Boeing developed the Starliner spacecraft under contract to NASA, which is seeking to end its sole reliance on Russian Soyuz crew capsules to ferry astronauts to and from the space station. NASA awarded Boeing a $4.2 billion contract and SpaceX received a $2.6 billion deal in 2014 to complete development of the Starliner and Crew Dragon spaceships.

The public-private partnerships were designed to end U.S. reliance on Russian Soyuz spacecraft for crew transportation to and from the space station.

While Boeing still has at least two Starliner test flights — one without crew members and one with astronauts — before the capsule is declared operational, SpaceX is nearing the end of the Crew Dragon development program. The human-rated capsule launched with astronauts for the first time May 30 on the Demo-2 mission, and delivered NASA test pilots Doug Hurley and Bob Behnken to the International Space Station the next day.

SpaceX’s Crew Dragon spacecraft approaches the International Space Station on May 31 with astronauts Doug Hurley and Bob Behnken on-board. Credit: NASA

Hurley and Behnken are scheduled to depart the station Aug. 1 and splash down off the Florida coast Aug. 2, completing a mission spanning more than two months. Once the Crew Dragon is back on Earth, SpaceX and NASA engineers plan to formally certify the SpaceX crew capsule for regular crew rotation missions to the space station, beginning with a launch as soon as late September from the Kennedy Space Center carrying four astronauts to the orbiting research complex for a six-month expedition.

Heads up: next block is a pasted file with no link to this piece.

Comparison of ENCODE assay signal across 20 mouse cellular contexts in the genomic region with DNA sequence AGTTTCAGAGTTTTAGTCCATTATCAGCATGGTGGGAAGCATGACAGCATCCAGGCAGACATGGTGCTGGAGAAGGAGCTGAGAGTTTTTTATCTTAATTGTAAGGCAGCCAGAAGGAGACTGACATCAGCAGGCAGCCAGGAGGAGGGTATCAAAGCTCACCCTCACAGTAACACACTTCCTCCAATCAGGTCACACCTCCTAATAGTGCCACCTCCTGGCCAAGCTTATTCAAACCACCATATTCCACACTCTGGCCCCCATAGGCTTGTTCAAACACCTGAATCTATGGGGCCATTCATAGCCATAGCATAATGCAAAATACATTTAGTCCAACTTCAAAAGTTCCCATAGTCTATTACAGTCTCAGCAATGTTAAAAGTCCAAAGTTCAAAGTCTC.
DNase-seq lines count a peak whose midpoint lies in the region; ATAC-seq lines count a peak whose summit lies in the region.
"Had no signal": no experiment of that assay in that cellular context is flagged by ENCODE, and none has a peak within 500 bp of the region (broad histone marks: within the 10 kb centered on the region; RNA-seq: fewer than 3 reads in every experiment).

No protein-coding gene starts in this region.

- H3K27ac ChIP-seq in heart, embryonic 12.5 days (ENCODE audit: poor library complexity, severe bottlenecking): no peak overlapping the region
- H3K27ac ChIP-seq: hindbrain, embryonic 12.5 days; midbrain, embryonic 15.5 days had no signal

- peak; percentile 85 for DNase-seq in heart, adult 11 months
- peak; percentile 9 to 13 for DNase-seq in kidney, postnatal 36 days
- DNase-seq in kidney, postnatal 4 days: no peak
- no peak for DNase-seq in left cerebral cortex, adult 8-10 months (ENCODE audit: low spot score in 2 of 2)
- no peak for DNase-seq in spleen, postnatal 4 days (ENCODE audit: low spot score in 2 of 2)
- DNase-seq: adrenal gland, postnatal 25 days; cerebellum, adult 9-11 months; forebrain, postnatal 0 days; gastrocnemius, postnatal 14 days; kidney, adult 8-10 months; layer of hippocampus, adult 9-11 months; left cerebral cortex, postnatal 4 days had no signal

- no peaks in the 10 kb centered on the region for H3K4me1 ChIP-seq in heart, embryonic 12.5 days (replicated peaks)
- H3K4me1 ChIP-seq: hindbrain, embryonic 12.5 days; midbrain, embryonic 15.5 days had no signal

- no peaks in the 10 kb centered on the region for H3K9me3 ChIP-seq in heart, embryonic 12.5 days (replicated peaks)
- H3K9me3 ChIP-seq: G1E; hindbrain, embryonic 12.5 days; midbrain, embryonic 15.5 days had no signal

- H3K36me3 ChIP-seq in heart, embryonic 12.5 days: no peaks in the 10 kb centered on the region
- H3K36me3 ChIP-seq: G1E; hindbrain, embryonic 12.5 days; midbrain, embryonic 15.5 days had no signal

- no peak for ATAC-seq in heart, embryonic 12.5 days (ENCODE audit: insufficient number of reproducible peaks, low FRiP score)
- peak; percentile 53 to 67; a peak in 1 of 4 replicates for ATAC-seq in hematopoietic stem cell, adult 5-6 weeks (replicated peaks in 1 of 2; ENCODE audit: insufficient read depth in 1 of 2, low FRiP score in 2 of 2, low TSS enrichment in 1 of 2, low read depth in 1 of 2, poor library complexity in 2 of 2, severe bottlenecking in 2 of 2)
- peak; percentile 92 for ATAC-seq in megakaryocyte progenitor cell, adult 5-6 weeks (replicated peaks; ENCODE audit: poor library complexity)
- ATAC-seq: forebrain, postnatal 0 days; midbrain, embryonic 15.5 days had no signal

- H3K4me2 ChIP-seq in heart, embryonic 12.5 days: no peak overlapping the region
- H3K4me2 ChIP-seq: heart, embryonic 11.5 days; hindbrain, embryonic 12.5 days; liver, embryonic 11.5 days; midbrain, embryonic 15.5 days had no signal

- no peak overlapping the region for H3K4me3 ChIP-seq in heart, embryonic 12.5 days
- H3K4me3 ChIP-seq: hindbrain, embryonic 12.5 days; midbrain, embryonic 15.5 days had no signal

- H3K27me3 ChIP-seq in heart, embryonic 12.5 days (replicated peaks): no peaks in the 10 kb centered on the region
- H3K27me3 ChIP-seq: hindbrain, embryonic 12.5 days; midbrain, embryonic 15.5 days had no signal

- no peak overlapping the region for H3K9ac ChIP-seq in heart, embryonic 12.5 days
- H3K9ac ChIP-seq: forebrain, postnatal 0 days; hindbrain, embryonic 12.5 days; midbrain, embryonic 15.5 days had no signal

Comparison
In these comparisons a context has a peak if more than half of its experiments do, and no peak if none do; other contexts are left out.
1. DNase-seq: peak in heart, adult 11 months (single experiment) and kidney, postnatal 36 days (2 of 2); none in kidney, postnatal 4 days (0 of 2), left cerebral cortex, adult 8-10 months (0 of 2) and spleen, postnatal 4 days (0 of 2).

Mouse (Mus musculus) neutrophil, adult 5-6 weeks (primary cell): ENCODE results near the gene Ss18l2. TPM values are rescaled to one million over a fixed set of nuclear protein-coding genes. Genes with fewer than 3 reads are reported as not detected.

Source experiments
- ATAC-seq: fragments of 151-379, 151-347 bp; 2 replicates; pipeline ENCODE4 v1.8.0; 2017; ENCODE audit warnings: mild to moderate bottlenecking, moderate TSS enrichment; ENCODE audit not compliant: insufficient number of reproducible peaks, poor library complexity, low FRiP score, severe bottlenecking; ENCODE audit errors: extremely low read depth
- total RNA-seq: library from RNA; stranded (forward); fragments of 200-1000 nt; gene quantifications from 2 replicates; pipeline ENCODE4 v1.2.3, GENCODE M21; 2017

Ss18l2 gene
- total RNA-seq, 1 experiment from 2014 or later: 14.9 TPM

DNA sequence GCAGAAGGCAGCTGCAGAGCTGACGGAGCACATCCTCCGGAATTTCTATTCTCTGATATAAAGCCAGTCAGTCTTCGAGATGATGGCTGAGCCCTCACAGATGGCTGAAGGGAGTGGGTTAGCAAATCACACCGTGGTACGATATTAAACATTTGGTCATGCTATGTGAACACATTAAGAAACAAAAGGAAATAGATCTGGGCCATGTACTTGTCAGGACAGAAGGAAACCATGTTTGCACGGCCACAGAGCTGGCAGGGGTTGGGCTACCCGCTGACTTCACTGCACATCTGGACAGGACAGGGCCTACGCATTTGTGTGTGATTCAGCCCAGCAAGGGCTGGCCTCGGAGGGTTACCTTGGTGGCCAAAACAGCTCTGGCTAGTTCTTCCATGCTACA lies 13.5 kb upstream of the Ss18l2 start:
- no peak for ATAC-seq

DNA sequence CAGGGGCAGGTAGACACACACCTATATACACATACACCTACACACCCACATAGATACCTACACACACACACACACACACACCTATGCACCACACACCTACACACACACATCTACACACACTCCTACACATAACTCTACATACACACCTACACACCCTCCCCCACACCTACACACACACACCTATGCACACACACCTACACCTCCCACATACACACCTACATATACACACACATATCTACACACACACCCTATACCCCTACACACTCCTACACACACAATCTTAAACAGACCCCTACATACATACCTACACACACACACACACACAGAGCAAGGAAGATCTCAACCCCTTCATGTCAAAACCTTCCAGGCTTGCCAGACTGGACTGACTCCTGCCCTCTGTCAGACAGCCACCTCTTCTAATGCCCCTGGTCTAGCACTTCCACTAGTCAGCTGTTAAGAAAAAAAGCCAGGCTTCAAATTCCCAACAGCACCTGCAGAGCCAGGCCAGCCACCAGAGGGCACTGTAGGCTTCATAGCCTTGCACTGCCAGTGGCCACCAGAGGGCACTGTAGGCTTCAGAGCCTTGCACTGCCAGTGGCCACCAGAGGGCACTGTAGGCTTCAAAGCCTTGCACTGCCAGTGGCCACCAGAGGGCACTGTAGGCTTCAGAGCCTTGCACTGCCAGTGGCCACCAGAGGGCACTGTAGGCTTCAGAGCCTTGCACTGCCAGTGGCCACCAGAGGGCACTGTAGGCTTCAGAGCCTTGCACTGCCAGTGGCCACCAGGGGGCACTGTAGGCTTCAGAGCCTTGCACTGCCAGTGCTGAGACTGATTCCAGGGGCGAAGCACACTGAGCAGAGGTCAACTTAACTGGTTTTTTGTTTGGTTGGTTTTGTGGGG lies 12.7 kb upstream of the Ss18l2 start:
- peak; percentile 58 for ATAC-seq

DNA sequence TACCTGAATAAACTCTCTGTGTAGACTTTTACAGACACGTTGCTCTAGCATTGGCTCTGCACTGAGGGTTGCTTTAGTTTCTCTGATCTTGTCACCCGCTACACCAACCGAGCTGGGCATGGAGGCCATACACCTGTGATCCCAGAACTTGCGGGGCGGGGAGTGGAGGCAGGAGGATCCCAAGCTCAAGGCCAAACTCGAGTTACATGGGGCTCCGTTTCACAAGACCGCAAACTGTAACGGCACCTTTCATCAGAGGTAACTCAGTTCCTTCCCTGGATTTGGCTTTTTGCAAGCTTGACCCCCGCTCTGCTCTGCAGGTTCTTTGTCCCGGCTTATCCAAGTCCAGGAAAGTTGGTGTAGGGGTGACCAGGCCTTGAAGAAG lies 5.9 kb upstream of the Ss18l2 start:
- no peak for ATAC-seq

The mission scheduled for launch in late September — known as Crew-1 — will be followed by at least five more operational Crew Dragon missions through 2024.

NASA last month said it will allow SpaceX to reuse Crew Dragon spacecraft and Falcon 9 boosters for NASA astronaut missions. NASA says SpaceX could begin reusing Crew Dragon vehicles and Falcon 9 first stages on crewed launches beginning with the second post-certification mission, or Crew-2.

The Crew-2 launch is scheduled in February 2021. The Crew-1 mission — SpaceX’s first operational astronaut flight — is slated to fly with a brand new Crew Dragon spacecraft and Falcon 9 rocket.

Each of SpaceX’s operational crew rotation flights to the space station will carry up to four astronauts, including space fliers from NASA and the space station’s international partners.

NASA has assigned astronauts Mike Hopkins, Victor Glover and Shannon Walker to the Crew-1 mission. Japanese astronaut Soichi Noguchi will join the U.S. astronauts on the Crew Dragon spacecraft.

“You are seeing the beginning of the rotational use of the commercial crew systems in transporting our astronauts to the ISS,” McErlean said.

In the safety panel’s July 23 public meeting, McErlean said SpaceX currently plans to refurbish and reuse the Crew Dragon spacecraft that is flying on the Demo-2 mission on the Crew-2 mission next year. That crew capsule was named Dragon Endeavour by Hurley and Behnken soon after their launch in May.

SpaceX also aims to reuse the Falcon 9 rocket booster assigned to the Crew-1 mission again on the Crew-2 launch next year, McErlean said.